What is a retreat?
Any break from routine is usually good to re-charge the batteries and refresh your outlook on things. A retreat is merely a different kind of break, one that offers you the opportunity and mental space to renew your friendship with God or perhaps to meet him for the first time.
What is Lismullin Conference Centre?
Lismullin Conference Centre was built by Lismullin Educational Foundation as a venue for retreats and seminars. All this is done with the inspiration of the message of Opus Dei with its mission is to spread the message that work and the circumstances of everyday life are occasions for growing closer to God, for serving others, and for improving society.

It includes the original Lismullin House and has been extended to comprise two oratories, a catering department, and 44 bedrooms (including 30 en-suite).

Lismullin Educational Foundation is a business name of Fiuntas Centres Limited, a limited company which is recognised by the Revenue Commissioners as a body established for charitable purposes. Its CHY number is 12346.

Who runs the retreats at Lismullin?
The retreats are run by Opus Dei. The priest gives the meditations and is available for the Sacrament of Confession, aswell as celebrating Mass. A lay person oversees the logistical arrangements of the retreat, give the talks, and ensures that everyone on the retreat has what they need and is available to answer queries and guide them in doing a good retreat.
I have a special diet
That is no problem. In each room there will be a diet sheet for you to complete and then give to the person looking after the retreat. They will pass it on to the catering staff.
The Lismullin complex is divided into Lismullin House and Lismullin Conference Centre. Both can be running separate activities simultaneous.

In each, there is a comfortable sitting-room, a conference room and a few other smaller rooms. There is also a kitchenette where you make a cup of tea or have a snack if you need it.

Together there are 44 bedrooms (including 30 en-suite). Bedrooms without an en-suite have easy access to a bathroom outside their bedroom.

What happens during the retreat?
The retreat begins with an introductory talk which explains everything you need to know about the retreat. You can also ask the person in charge any question you may have. The timetable differs a bit depending on the type of retreat. Here is a sample timetable:

9.20am Breakfast
10.30am Meditation
11.00am Examination of Conscience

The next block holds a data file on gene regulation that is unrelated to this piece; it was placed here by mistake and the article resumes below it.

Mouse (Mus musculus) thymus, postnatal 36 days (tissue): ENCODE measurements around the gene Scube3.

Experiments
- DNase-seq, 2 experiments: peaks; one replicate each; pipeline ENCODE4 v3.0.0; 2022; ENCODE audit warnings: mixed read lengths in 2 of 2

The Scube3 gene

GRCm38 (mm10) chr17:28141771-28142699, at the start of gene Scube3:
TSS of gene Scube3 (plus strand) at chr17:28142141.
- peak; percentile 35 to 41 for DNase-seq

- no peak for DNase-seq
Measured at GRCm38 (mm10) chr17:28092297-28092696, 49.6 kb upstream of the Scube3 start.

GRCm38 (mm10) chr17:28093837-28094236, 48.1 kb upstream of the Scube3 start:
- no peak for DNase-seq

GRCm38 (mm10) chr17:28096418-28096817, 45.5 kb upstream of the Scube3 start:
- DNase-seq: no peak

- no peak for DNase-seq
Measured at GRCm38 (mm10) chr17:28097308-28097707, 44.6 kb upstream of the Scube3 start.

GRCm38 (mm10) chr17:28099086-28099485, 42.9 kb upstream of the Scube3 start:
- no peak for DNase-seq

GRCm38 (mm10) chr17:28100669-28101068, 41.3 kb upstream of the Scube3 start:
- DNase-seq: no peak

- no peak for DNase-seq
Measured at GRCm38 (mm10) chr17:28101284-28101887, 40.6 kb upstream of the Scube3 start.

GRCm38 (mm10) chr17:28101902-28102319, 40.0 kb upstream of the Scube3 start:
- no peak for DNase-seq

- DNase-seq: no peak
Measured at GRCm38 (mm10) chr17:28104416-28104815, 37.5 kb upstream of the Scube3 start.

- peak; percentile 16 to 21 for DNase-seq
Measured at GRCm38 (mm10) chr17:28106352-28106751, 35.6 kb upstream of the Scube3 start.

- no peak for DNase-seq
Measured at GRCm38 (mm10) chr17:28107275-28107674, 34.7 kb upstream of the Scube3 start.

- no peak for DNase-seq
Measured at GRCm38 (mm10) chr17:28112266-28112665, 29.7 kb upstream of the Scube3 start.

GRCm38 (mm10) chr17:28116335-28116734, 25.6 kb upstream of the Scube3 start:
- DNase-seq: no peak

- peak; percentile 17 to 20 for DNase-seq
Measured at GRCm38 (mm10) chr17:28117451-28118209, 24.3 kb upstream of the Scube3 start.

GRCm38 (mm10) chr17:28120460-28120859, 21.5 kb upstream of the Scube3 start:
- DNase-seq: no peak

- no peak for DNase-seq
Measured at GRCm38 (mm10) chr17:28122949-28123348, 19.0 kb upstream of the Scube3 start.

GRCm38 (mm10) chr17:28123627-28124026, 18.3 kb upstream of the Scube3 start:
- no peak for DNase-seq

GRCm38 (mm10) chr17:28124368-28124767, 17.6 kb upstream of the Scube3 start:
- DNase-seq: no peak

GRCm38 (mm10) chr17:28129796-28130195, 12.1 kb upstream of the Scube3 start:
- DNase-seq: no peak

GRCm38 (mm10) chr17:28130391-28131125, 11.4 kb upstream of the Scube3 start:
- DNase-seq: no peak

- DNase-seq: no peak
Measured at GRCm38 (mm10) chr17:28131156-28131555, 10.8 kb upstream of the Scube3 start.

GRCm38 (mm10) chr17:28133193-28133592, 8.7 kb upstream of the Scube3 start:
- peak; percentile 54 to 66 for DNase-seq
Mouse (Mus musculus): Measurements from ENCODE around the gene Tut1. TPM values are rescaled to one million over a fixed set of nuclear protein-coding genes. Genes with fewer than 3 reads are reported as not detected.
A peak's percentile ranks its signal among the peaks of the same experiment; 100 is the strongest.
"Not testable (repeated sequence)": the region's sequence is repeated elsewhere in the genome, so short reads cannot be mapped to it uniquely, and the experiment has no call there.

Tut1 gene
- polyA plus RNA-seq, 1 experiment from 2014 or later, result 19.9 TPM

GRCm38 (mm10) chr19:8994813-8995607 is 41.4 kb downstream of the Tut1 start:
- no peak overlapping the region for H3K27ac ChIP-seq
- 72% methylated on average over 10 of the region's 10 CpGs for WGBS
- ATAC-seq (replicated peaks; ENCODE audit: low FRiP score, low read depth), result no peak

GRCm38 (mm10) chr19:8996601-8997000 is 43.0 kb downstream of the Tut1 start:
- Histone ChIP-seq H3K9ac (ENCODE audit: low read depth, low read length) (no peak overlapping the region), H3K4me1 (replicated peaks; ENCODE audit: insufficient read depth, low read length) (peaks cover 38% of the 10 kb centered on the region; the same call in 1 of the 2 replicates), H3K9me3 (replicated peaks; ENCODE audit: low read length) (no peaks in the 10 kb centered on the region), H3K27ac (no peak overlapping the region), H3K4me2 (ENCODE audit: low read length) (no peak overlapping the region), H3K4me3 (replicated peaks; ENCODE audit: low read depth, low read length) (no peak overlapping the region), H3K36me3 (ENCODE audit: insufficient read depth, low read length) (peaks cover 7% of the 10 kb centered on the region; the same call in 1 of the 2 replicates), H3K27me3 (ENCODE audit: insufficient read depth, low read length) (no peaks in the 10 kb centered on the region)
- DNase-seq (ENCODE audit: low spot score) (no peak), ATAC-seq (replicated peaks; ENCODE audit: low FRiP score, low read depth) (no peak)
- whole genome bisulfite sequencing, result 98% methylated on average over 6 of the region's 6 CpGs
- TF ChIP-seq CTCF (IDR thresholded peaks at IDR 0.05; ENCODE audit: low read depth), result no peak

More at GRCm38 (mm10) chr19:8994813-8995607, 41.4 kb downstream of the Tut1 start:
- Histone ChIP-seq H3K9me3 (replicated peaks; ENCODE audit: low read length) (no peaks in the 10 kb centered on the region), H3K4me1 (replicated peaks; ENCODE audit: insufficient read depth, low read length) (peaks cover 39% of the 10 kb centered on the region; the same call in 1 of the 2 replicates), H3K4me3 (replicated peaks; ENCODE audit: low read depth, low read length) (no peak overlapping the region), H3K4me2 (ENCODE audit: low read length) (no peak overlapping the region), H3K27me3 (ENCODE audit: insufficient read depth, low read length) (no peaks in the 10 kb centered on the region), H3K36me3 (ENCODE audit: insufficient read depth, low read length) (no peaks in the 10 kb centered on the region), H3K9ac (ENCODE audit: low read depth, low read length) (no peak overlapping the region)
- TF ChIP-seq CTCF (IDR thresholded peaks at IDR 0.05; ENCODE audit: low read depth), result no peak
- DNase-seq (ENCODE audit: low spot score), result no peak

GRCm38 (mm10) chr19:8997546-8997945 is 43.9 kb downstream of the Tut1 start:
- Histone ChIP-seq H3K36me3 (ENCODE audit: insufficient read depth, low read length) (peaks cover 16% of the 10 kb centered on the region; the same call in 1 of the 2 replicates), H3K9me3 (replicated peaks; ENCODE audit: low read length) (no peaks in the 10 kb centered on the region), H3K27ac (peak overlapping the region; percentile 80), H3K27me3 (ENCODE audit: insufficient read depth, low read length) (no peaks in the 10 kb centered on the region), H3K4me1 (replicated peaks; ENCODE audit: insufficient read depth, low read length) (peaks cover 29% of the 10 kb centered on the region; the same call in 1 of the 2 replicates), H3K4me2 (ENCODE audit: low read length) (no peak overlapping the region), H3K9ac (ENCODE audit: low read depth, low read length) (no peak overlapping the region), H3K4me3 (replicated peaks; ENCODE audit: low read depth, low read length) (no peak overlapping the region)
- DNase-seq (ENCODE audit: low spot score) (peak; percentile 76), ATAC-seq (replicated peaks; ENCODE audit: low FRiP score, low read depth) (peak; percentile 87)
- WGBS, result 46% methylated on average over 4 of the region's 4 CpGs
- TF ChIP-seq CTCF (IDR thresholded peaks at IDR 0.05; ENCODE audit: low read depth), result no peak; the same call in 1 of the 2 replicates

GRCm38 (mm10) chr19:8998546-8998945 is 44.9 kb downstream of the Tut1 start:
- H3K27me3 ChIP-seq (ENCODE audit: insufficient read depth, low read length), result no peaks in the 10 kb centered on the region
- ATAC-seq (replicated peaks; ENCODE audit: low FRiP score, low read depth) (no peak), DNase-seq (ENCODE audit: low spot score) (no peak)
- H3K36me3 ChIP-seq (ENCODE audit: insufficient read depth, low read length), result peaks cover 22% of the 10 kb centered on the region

12.15pm Mass
1.15pm Lunch
2.15pm Rosary
3.30pm Talk
4.45pm Meditation
6.15pm Dinner
7.15pm Eucharistic Adoration with Meditation
7.45pm Benediction
9.15pm Supper
10.00pm Gospel Commentary

The retreat for students can include a workshop on a particular topic.

It is my first retreat ever. What should I know before I arrive?
There are always people looking after the activities in Lismullin and they will make sure you have everything you need. The timetable each day includes Mass, meditations, Benediction, talks, the Rosary and then plenty of personal time for prayer on your own. Meals are provided by the staff of Lismullin Hospitality Services Centre, which adjoins the conference centre. There are plenty of books to read and you can also buy books to bring home.

Lismullin is also surrounded by nice grounds and nature where you can walk with peace and quiet.

What is a meditation?
On a retreat, there is plenty of time for personal prayer on you own. To help you to pray, the priest guiding the retreat also gives some talks in the oratory at intervals throughout the day. These are “meditations”. Each meditation lasts for half an hour and has a specific theme, designed to help you understand the Gospel more clearly and see how you can be more like Christ in your life.

You can listen on-line to meditations given by priests of Opus Dei. It will give you an idea of what they are like.

I’m not used to praying so much!
Don’t worry! There will be people available to assist you, so as to make sure you don’t take on more than you can handle. They will also help you stretch yourself, in order for you to grow spiritually. As in sport, in the spiritual life you need to push yourself in order to improve, but gradually, in order to avoid ‘burning out’.
What is a talk?
Unlike a meditation, a talk is given by a lay person and does not take place in the oratory, but instead in the sitting room or in the classroom. Talks last between 20-30 minutes and cover similar topics to the meditations but tend to be more practical and directed to the circumstances of those attending the retreat, e.g., professionals, older people, young parents.